However, during the last race, I saw every type of people running, swimming, cycling along with me… Old, young, slow, fast, athletic, skinny, Turkish, foreign, cheerful, quiet, aggressive, quiet… All of them were trying for the same goal. I suddenly thought that although everybody races individually and the result will be based on everyone’s performance, we were in this together. When I was exhausted, I just stuck to a man who motivates me, and we ran the last 5 kilometers of the race together. We shared the same goal of finishing the Ironman 70.3 triathlon. So often, I try to do things all by myself, and it can often make me feel lonely. Instead, I need to look around start realizing we are in this game together called the race of life. The truth is, although you are accountable for most of the stuff you do, life is not meant to be lived alone. We are created and wired for being a community. Find your love, your tribe, your community, and stick to them in whatever you do.
5) Make A Clear Plan. The Plan Is Nothing, But Planning Is Everything
Dwight Eisenhower once said, “planning is everything; the plan is nothing.” I didn’t know what he meant until recently. Plans might not work all the time. However, that shouldn’t mean that you stop planning. When the first time I signed for Ironman triathlon, I realized the gravity of what I’d signed up for. I had a sinking feeling that I’d just made a huge mistake. I knew that if I didn’t make a plan and build a support system for myself, I didn’t have a shot. When you’re starting a company, there are so many unknowns, that’s why it’s essential to have a plan for the things you can control. It would be challenging to do it alone in entrepreneurship, so you need to join forces with complementary co-founders. Together with your team, you must master the balancing act of a long-term vision with clear near-term plans. Make your image clear by writing it down, and set measurable 90-day goals, so there’s never a question about where you’re headed next. Make your team a part of the goal-setting and lean on them to share feedback where necessary. At Reengen, we apply a Balanced Scorecard methodology for this purpose.
In entrepreneurship, with the limited financial fund and human resources, there is nothing worse than indecision. When the situation is beyond tense and company risk their financial health or competition, it is not possible to remain paralyzed and not take any decisions. It is sometimes possible in everyday life to tell oneself that faced with a lack of information, concrete facts, or simply uncertainty; we will wait to see how things pan out. In Ironman triathlon and entrepreneurship, however, this is rarely possible. Letting a situation degenerate due to a lack of firmness and decisiveness is nothing but giving up.
6) In Your Life, Always Start With The Why
Competing in the extreme physical challenge can be a lot like dealing with the challenges of starting a business. That is why you need to have a strong purpose for both of them. As I hit the “wall” right at the 10th km of a run today, I realized that everything from this point was a mental game. Those who had a stronger “why” pushed them to endure. Fortunately, I had my own ‘’why’’ for this crazy challenge and tried to remember it again and again during the race. Find your “why” in life, before your ‘how’ and ‘what.’ Make sure that your why is simple, clear, and motivating enough for you to endure the pain. Ask yourself this question: would I continue to do what I do despite unbearable pain I might experience in the future? Or would I just give up?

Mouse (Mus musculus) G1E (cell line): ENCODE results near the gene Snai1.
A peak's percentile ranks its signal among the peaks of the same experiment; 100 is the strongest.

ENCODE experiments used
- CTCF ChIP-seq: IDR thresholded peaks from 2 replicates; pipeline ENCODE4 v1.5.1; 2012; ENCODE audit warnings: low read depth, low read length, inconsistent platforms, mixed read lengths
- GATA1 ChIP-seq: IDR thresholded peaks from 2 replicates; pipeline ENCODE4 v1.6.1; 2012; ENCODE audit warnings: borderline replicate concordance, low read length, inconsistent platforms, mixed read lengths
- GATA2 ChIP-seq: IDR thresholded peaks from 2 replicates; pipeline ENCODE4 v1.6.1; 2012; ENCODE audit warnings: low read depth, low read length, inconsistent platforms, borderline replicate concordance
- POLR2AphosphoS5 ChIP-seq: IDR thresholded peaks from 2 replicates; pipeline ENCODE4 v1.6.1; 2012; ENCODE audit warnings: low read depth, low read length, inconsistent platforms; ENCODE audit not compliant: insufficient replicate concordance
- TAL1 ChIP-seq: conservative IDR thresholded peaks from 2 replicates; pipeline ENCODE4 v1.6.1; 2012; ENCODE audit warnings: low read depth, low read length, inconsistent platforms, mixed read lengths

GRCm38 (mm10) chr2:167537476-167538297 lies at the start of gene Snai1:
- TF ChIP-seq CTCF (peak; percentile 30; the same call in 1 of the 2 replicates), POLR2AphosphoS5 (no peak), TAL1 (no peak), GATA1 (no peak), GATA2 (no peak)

7) Stop Complaining And Start Performing Extreme Ownership
During the triathlon, except for the severe cases, you can not blame anybody else for your failure. Therefore you gotta own all your actions. The advantage of “Extreme Ownership” is that it generates dynamism. It pushes you to act, and it is thus no longer possible to wallow in complaints and criticism. How to apply “Extreme Ownership?” Count the number of times you put the blame on somebody else or an external circumstance, and instead of complaining, actively look for how you could solve the problem.
8) Get Rid Of Your Ego
Ego can be a very dangerous thing. In triathlon training, your ego would let you down as you have tons of things you don’t know about this sport. You can easily injure yourself easily with wrong practices. That is why you need to get mentorship from the experienced athletes. It is same for entrepreneurship & business. Whatever your experience, age or position, if you have the impression you know everything, or feel you don’t have to listen to advice, life and circumstances will show you that your are wrong. Contrary to popular belief, you will not lose credit in the eyes of your team if you admit you don’t know everything. Indeed, this will only reinforce your position as leader.
9) Keep Things Simple
I like the phrase ‘’complexity is the enemy of execution’’. Indeed, the simpler a plan, an instruction or a strategy is to understand, the more we are inclined to act. Inversely, the more it is complex , the more suspicion will take over and less one will be inclined to act. It is obvious that in Ironman triathlon you do not need any complicated strategies about your performance, that would confuse you and if you could not follow any single part of your complex strategy, that might discourage you for the rest of the race. Similarly in entrepreneurship, everybody in your team has an interest in understanding properly how things are supposed to happen. If they are faced with over-complicated processes, complex sales & marketing strategies, they might be confused. It is often best to simplify, even if some precision is lost in the process. At least, the people confronted with the strategy or the process will be able to make a decision and act.